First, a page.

Meet Chantel Williams. She is 16 years old, reads Edgar Allan Poe and sings in her church choir. She’s in Honor Society and wants to be a pediatrician.
Chantel considers herself shy, but she draws attention at Central Valley High School, where 88 percent of students are white and barely more than 1 percent are black.
And while Chantel said she doesn’t experience much intentional hostility, she lives with stereotyping. Some classmates are surprised she’s not particularly athletic, that she’s bookish and that she’s taking dance.
“Some of the kids at my school feel like if I’m black, then I should talk … all slang-type words,” she said. “Instead of saying ‘hello,’ they’ll say ‘wassup’ or ‘yo, wassup.’ They want me to say it back, but I just say ‘hi’ or ‘hello.’
“I just wish I could say that just because I’m black doesn’t mean I’m like all the people you see on TV and the music videos.”
Instead, quiet Chantel has the opposite reaction. “I just try to hold back and … just go on with my day,” she said.
Chantel, a CV junior, sits at the most integrated cafeteria table in third lunch.
“We were just talking about that the other day, how there are two white people, two black people, two Mexicans, and we don’t have a problem with each other,” said Sean O’Donnell, also a junior.
But “some people are just really negative about it,” he said. “Some of my friends, they’re like, ‘Why do you sit with black people?’ ”
Emilie Page, a sophomore, said she sometimes hears other white students make rude comments about minority kids. And one day last year, she saw a white student “drop-kicked” by others who were black – an act she thinks was racially motivated.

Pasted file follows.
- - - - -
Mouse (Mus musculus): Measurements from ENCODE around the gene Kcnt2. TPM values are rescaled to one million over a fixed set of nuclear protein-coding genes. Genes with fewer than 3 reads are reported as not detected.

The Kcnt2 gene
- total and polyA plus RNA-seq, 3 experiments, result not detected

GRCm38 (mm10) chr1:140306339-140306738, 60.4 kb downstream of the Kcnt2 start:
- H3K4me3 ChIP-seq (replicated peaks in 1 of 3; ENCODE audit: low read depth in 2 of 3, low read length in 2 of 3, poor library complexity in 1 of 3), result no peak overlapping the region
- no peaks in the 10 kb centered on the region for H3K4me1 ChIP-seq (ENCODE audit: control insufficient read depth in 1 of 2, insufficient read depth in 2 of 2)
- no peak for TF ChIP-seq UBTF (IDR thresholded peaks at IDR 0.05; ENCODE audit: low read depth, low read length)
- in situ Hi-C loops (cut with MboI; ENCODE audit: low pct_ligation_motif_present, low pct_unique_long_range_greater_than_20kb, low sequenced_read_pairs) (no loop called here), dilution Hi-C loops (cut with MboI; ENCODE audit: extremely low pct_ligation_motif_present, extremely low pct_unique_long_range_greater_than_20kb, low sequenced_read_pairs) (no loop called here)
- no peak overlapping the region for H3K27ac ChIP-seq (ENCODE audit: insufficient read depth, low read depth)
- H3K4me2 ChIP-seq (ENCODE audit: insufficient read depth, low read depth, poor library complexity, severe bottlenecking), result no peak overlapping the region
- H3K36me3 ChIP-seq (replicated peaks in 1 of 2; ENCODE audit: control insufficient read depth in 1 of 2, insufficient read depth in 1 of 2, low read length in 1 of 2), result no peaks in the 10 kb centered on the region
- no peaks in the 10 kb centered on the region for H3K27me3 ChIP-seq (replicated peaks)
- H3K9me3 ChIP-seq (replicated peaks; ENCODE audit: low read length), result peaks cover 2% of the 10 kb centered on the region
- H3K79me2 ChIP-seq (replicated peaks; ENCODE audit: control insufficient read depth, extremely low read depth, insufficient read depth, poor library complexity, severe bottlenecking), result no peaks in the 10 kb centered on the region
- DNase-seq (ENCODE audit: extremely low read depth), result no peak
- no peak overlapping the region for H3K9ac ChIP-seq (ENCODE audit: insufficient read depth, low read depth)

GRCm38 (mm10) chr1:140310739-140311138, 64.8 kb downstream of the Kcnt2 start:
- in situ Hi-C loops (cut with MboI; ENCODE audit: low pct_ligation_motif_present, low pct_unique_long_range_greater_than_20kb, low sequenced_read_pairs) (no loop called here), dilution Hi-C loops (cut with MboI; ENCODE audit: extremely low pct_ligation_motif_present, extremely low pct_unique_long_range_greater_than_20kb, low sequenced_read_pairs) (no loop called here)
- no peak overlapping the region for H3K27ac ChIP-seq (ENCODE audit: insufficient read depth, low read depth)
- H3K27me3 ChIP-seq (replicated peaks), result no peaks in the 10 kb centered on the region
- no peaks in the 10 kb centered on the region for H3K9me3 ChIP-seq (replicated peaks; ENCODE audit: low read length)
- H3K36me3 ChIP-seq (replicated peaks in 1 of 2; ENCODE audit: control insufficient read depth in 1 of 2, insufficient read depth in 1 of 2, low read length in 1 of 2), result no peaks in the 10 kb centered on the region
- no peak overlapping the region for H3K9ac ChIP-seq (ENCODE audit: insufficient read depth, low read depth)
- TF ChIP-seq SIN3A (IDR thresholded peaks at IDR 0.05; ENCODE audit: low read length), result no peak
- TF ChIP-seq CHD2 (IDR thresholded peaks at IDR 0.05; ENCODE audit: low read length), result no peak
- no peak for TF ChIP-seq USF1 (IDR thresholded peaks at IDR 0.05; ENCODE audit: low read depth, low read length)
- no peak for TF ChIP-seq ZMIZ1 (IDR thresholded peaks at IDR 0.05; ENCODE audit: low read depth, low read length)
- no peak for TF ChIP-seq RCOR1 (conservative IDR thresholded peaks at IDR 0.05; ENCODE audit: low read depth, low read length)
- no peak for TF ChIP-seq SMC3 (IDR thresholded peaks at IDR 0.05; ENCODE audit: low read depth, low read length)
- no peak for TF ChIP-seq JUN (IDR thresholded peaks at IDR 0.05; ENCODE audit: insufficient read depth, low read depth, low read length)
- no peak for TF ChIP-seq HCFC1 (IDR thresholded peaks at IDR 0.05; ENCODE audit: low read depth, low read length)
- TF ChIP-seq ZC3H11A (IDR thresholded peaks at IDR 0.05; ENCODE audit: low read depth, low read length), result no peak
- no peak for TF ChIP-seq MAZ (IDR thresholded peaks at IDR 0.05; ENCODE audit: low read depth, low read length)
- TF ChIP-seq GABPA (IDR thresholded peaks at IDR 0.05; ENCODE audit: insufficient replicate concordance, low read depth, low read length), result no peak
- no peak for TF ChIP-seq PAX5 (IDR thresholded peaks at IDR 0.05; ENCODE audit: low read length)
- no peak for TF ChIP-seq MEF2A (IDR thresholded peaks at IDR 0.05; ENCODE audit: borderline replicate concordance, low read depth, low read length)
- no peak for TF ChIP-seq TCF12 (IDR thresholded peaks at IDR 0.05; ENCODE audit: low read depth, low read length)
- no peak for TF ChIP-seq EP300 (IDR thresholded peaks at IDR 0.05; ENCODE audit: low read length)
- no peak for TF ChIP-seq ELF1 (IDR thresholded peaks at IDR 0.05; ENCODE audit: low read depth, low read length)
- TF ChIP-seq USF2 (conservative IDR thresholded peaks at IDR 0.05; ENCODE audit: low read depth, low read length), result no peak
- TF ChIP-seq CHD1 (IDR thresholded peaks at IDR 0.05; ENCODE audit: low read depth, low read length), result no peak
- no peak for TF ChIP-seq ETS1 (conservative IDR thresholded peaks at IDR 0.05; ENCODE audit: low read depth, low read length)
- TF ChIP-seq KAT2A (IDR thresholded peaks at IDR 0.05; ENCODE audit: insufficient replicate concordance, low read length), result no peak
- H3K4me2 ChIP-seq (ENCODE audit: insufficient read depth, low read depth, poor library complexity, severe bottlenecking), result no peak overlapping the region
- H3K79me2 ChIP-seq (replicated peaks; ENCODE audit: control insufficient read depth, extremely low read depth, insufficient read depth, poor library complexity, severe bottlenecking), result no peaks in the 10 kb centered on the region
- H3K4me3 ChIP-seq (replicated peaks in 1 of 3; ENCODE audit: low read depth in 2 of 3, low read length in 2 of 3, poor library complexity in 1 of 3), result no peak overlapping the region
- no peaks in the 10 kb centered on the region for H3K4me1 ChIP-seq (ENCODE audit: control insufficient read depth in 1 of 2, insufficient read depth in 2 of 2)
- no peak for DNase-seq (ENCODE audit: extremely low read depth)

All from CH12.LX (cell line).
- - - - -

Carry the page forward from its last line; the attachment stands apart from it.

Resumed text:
Page said she doesn’t dwell on the fact that her friends include some who are black, Hispanic and white. Her mother encourages the friendships, Page said, and recently joked that the only thing missing is friends who are gay.
O’Donnell said that in his American literature class they talked recently about the reasons various immigrant groups arrived in America at different periods in the nation’s history.
“There’s one black kid in our class and we sort of joked around about it,” teasing that their ancestors made the choice to come to America, while his had no choice, O’Donnell said. “He’s fine with it.”
Does the lunch gang joke among themselves about race? They all grin slyly.
“We do make fun of them,” says Xochilt Pena, looking across the table at O’Donnell and Page. Pena – whose first name is pronounced “SO-she” – appears ready to tell a story about one such joke when she stops abruptly. “No,” she says, “We don’t really do that.”
Some of the others snicker.
Pena, a CV junior, was born in California. After moving to Spokane Valley when she was 15, she noticed that clerks would sometimes follow her Spanish-speaking family through stores, watching closely as they shopped.
“My mom would say, ‘Don’t worry about that. You’re too young to worry about that,’ ” she said.
It still makes her angry.
Williams thinks that she and Pena are so close because they’ve had similar experiences.
Although she’s lived most of her life in Spokane Valley, Williams visits relatives in Georgia and Louisiana, and has visited southern high schools attended by cousins. There, she didn’t stand out – neither did Pena in California.
That’s why Williams wants to attend a southern university for the education she hopes will lead to medical school. It’s not that she wants to leave white people behind, but she’d like to be near more black students.
About 21 percent of students in all southern colleges are black, according to the Southern Regional Education Board. That compares to about 3 percent at the University of Washington, which Williams says probably will be her first choice if she can’t afford out-of-state tuition.
Halfway through her high school career, Williams sometimes wonders whether she’d be happier at Lewis and Clark High School. That’s the school attended by so many of her friends at Bethel AME, a predominantly black church where her mother works and where she spends most of her waking non-school hours.
Central Valley has the lowest percentage of black students of the 11 traditional high schools in Spokane Valley or the city of Spokane, according to state figures. LC has the highest percentage, at just over 6 percent.
“I feel like I could be real … connected with the people there,” she said. “I have more friends who go to LC than to CV.”